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Celebrating Lincolnshire Day!

The Lincolnshire Flag

October 1st is now firmly established as Lincolnshire Day, a day when Yellowbelly’s and the county celebrate Lincolnshire’s history and culture. The day was officially launched five years ago and has grown ever since with more and more events taking place. The date was specifically chosen as it commemorates the Lincolnshire Rising of 1536 against King Henry VIII and the dissolution of the monasteries, as this is regarded as one of Lincolnshire’s most significant historical events. The rising started at Louth on the 1st October 1536 and quickly gained support as it marched towards Lincoln. By the time it reached Lincoln there were 40,000 supporters camped around Lincoln Cathedral. Of course this year’s Lincolnshire Day had the added significance of it marking the 475th anniversary of the Lincolnshire Rising.

2011 saw Lincolnshire Day fall on a Saturday, the first time it has fallen on a weekend and as predicted this encouraged more people to take part and more events were organised all over the county. It was als helped by the unexpected heat wave which saw temperatures in Lincolnshire rise to over 28°C on October 1st. However this was not the best weather to be ringing quarters and peals in, especially at towers which do not have any means of ventilation!

As expected the ringers from Lincolnshire (along with two from neighbouring Nottinghamshire) marked the day with a variety of ringing. The day started with the now usual Quarter Peal in the morning on the four ancient bells dating from 1616 & 1636 at the Parish & Civic Church of St. Mary le Wigford, Lincoln, which stands in the City centre on the High Street. They are the oldest peal of bells in the City as well as the Church being the oldest Church in the City, with the tower dating from 980AD. The bells pealed out over the City centre where there were a number of Lincolnshire Day events taking place in the forms of a Farmers Market on the High Street selling Lincolnshire produce and a Craft Fair taking place in the Cornhill Square just off the High Street selling Lincolnshire goods. The High Street was packed with people enjoying the sunshine which made it feel more like a day in mid summer and a number of people came into the Church to say how nice it was to have the bells pealing out. A special date touch of 1536 Single Court Place Minimus was rung to mark the 1536 Lincolnshire Rising.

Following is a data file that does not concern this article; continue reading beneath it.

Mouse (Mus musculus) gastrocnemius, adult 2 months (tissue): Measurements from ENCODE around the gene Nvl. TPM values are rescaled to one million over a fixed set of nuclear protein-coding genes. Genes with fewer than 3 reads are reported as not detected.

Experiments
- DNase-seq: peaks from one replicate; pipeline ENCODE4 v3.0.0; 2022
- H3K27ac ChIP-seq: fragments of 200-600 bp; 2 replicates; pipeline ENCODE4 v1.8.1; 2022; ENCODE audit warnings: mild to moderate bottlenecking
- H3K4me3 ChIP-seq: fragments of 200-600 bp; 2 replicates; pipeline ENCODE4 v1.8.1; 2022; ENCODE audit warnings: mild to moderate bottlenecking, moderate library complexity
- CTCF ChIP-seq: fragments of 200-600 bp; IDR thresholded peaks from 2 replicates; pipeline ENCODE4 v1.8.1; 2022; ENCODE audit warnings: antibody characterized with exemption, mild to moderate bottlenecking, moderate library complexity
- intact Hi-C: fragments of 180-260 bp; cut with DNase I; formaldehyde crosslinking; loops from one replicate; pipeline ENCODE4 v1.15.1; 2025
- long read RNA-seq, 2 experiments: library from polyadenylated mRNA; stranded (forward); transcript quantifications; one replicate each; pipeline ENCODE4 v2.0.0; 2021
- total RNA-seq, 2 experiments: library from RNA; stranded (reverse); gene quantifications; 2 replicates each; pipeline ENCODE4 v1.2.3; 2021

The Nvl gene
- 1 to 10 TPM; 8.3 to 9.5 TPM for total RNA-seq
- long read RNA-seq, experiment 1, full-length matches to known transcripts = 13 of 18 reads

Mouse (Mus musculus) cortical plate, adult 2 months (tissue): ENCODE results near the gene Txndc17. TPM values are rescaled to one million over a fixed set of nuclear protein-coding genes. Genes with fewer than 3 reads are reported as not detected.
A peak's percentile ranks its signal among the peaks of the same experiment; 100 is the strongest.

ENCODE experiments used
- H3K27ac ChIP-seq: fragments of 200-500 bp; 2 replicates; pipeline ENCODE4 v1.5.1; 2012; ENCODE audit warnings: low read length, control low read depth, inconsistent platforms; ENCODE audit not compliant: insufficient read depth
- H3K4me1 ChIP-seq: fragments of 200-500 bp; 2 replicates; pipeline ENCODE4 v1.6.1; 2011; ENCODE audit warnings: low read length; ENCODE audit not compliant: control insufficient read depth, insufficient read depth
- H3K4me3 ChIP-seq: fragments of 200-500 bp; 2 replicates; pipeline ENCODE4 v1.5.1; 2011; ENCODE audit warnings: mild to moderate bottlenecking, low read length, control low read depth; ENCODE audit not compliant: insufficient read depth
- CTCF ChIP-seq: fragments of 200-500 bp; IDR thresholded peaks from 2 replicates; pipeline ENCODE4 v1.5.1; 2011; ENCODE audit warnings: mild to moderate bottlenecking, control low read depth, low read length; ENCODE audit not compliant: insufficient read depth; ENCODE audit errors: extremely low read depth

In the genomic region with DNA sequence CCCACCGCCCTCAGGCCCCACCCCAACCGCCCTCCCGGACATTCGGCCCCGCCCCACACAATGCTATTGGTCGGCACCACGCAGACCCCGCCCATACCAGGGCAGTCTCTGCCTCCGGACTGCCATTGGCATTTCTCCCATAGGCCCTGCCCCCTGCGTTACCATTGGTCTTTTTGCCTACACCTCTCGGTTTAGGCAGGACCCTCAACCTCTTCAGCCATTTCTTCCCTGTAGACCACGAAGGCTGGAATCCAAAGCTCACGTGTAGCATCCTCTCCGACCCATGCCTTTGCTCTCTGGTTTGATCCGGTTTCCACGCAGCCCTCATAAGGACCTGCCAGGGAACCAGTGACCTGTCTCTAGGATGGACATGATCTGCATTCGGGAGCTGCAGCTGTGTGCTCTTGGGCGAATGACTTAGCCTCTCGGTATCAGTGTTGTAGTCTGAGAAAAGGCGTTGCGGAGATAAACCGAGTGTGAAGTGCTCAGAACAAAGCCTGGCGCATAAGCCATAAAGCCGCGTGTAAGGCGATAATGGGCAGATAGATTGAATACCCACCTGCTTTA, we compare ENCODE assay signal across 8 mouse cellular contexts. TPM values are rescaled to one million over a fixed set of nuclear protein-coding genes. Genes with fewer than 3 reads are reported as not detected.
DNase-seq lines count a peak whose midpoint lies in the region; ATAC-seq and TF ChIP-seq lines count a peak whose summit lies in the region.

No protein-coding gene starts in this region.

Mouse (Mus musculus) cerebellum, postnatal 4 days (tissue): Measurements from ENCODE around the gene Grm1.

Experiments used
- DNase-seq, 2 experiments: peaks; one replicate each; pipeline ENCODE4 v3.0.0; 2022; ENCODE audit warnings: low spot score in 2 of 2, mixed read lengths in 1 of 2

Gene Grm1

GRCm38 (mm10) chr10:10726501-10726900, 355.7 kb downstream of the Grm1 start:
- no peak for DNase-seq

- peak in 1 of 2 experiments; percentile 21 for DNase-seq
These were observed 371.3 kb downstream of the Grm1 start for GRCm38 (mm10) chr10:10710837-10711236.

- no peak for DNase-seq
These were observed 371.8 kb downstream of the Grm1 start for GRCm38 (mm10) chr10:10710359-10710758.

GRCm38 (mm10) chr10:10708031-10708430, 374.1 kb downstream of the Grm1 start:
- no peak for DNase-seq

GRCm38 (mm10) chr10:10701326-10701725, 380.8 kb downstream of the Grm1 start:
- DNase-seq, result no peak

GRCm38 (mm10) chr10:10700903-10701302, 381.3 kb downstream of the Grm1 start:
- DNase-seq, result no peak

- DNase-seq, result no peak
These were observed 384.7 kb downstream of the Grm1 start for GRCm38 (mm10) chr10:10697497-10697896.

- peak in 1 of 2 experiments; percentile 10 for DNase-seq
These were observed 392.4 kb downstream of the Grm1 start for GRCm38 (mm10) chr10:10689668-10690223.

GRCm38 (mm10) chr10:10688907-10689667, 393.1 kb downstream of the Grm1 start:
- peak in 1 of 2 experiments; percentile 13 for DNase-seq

Saint Mary le Wigford Guild
CITY of LINCOLN, Lincolnshire,
Parish & Civic Church of St. Mary le Wigford
Saturday, 1 October 2010 in 50 mins (6-1-17)
1536 Single Court Place Minimus (being 64 extents)

1   Philip R. Wild
2   Robert Harvey
3   Yvonne A. Woodcock
4   Christopher C. P. Woodcock (C)

Rung on Lincolnshire Day which marks the anniversary of the Lincolnshire Rising of 1536.

Rung to mark the 475th anniversary of the Lincolnshire Rising.

Rung also to mark the 375th anniversary of the casting of bells 1 & 2 here at St Mary's.

(This date touch was specially chosen to mark the 1536 Lincolnshire Rising).

First quarter in the method for: 2.

St. Mary le Wigford, Lincoln


In the afternoon the main piece of ringing for the day took place in the form of a Peal at St. Lawrence’s Church Bardney. This is the first time that a peal has been rung for Lincolnshire Day and so the conductor decided that something special was required in the form of an unnamed Treble Place Minor method which we named Yellowbelly (pronounced Yellerbelly). It has now become a tradition each Lincolnshire Day to go and ring the bells at Bardney which has close connections with the Lincolnshire Rising. Six monks from Bardney Abbey took part in the Lincolnshire Rising in 1536 and the following year they were executed for their roles in the rising against King Henry VIII. I am very grateful to the Tower Captain, Church Authorities and the local residents for allowing this peal to take place. The last peal at Bardney was back in 1995 and that was only the sixth ever peal on the bells. The bells are very loud outside and the Church stands in the centre of the built up village. The bells are not the easiest to ring as they are incredibly loud in the ringing chamber which made things difficult for the conductor. However after 2 hours and 41 minutes the bells came round and a very good peal was scored.


Lincoln Diocesan Guild
BARDNEY, Lincolnshire,
St. Lawrence
Saturday, 1 October 2010 in 2 hrs 41 mins (8 cwt)
5040 Yellowbelly Treble Place Minor

1   Yvonne A. Woodcock
2   Christopher C. P. Woodcock (C)
3   Ian Hasman
4   Ian Dawson
5   Philip R. Wild
6   David E. Hibbert

Rung on Lincolnshire Day which marks the anniversary of the Lincolnshire Rising of 1536.

Rung to mark the 475th anniversary of the Lincolnshire Rising. Six monks from Bardney Abbey took part in the Lincolnshire rising of 1536 and were executed in 1537 for their roles in the rising.

First peal on the bells since they were rehung in 1999 for the Millennium.

Rung also in memory of Marjorie Woodcock, local Minister for the Bardney Group Parish, who sadly passed away last month.

First peal in the method:
X36X14X12X16X1236X56-12
which the band wish to name:
Yellowbelly Treble Place Minor.

First peal to be rung for Lincolnshire Day.

St. Lawrence, Bardney




The Bardney peal band in the order they rang L-R:
Yvonne Woodcock, Chris Woodcock, Ian Hasman, Ian Dawson, Phil Wild, David Hibbert.

And so ended the special ringing for this year’s Lincolnshire Day. As well as the two pieces of ringing mentioned above there were a number of other quarter peals and general ringing taking place all over the county.

Christopher C. P. Woodcock